The worst-kept secret in Newfoundland and Labrador’s oil industry has been confirmed: an exploration drilling campaign this summer in the Flemish Pass Basin has resulted in new discoveries.
The results will likely raise hopes about the future of the Bay du Nord project, which was deferred in March because of the global COVID-19 pandemic and collapsing oil markets.
But Equinor is not making any commitments.
“It is too early to comment on any potential impact of the discovery on the status of the deferred Bay du Nord development project,” an Equinor official wrote in a statement to CBC News.
“Equinor continues to assess the potential of Bay du Nord development project and the greater Flemish Pass Basin.”
Equinor issued a news release Thursday acknowledging that wells drilled at prospects known as Cappahayden and Cambriol were successful, but that it’s too early to provide specific information on volumes.
“We are pleased to have made two discoveries offshore Newfoundland,” Paul McCafferty, Equinor’s senior vice-president for international offshore exploration, is quoted as saying in the release.
Equinor declined an interview request.
Wells were drilled in deep waters
The wells were drilled by the Transocean Barents, a rig known as a harsh environment, ultra-deepwater semi-submersible.
The rig arrived at Bay Bulls this week, and is currently demobilizing before crossing the Atlantic Ocean for Norway in early November.
Equinor is a 60 per cent partner in the two prospects, with BP Canada owning 40 per cent.
The wells are located 500 kilometres east of St. John’s. The Cappahayden well has a water depth of about 1,000 metres, while Cambriol has a depth of 600 metres.
Equinor says it also drilled what’s known as a “top-hole” at another prospect known as Sitka.
When asked if further exploration will be carried out next year, the spokesperson wrote: “Equinor is currently evaluating next steps related to potential future activities in the Flemish Pass Basin.”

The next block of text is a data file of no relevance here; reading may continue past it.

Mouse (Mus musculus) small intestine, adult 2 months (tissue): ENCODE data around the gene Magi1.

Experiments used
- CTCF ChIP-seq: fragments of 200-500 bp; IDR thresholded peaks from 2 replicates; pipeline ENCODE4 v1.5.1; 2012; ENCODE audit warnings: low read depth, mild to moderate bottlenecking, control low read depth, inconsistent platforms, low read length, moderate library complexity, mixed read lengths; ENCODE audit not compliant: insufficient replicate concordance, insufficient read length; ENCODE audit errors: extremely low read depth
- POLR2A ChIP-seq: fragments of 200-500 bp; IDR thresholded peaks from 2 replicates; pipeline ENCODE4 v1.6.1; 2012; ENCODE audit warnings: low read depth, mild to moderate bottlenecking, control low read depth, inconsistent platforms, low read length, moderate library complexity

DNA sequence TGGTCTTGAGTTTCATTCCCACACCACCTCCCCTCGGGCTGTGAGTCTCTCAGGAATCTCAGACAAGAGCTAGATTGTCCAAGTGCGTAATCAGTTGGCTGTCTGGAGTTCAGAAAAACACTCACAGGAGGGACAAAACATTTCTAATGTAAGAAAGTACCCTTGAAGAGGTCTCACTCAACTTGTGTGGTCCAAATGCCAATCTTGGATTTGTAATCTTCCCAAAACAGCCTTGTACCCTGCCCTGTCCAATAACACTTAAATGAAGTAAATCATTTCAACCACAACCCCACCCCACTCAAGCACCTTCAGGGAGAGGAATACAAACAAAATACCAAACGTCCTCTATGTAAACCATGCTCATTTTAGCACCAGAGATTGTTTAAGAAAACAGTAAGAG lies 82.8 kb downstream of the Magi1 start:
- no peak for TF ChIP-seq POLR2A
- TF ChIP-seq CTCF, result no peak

The discoveries come at a time of crisis for the Newfoundland offshore, which has been hit hard by the combination of a global pandemic, and weak and uncertain oil markets.
Equinor announced in March that it was deferring Bay du Nord in order to explore ways of making the project viable in an era of low oil prices.
Premier Andrew Furey believes Equinor’s finds are significant.
“Any time there’s a find that people are announcing, it’s a significant one I would think,” he said.
“Any time you have a significant find, on top of other finds, that changes the economic needle, one would think, of any structure for future developments.”
In a statement issued by the Newfoundland and Labrador Oil and Gas Industries Association, known as Noia, CEO Charlene Johnson said the news out of the Flemish Pass is much needed encouraging news for the industry.
“Offshore exploration is imperative to the future of the industry and these successful wells further demonstrate the exceptional prospectivity of the Newfoundland and Labrador offshore,” the statement reads.
“This announcement is welcomed by the membership of Noia and we look forward to further details about the wells being provided in the near future.”
Find brings optimism for the future
Rob Strong, a consultant in the oil and gas industry with over 40 years in the field, said it’s encouraging to see the activity taking place in the Flemish Pass.
“I’m reasonably optimistic. The Cambriol well and the Cappahayden well add to the existing wells that have been drilled in the Flemish Pass, and hopefully enhance the viability of Bay du Nord,” Strong said Thursday.”They’re both a little distance away from the core area…but they could be tied back to the central FPS zone.”